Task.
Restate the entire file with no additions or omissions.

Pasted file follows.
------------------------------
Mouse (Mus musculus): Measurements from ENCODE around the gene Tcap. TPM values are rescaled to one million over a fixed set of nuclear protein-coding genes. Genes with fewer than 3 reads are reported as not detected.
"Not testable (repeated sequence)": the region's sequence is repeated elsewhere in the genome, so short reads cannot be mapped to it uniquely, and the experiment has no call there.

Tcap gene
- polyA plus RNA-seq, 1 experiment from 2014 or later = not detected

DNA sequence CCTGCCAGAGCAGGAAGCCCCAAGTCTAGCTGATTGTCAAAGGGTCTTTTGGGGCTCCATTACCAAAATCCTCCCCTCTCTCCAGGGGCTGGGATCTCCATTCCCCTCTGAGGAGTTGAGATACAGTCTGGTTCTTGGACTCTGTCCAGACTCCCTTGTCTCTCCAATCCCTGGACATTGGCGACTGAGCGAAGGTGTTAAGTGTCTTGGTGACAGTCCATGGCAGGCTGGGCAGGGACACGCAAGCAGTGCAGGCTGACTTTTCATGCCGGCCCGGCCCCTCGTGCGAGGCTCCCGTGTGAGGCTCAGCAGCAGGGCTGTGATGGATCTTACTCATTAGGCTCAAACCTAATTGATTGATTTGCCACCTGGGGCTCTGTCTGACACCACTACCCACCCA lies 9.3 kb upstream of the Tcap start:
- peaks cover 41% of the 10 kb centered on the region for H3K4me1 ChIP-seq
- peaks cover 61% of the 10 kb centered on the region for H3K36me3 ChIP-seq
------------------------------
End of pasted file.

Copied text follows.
Mouse (Mus musculus): Measurements from ENCODE around the gene Tcap. TPM values are rescaled to one million over a fixed set of nuclear protein-coding genes. Genes with fewer than 3 reads are reported as not detected.
"Not testable (repeated sequence)": the region's sequence is repeated elsewhere in the genome, so short reads cannot be mapped to it uniquely, and the experiment has no call there.

Tcap gene
- polyA plus RNA-seq, 1 experiment from 2014 or later = not detected

DNA sequence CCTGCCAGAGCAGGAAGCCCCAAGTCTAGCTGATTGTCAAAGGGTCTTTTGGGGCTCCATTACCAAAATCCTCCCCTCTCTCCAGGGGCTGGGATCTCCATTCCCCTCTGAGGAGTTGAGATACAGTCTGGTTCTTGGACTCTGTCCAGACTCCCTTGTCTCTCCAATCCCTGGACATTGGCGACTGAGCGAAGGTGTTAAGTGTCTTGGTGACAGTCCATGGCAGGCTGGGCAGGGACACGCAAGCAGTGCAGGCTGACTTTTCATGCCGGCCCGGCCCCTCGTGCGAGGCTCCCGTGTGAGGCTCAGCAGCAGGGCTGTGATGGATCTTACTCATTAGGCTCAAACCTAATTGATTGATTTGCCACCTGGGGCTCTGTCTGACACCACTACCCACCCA lies 9.3 kb upstream of the Tcap start:
- peaks cover 41% of the 10 kb centered on the region for H3K4me1 ChIP-seq
- peaks cover 61% of the 10 kb centered on the region for H3K36me3 ChIP-seq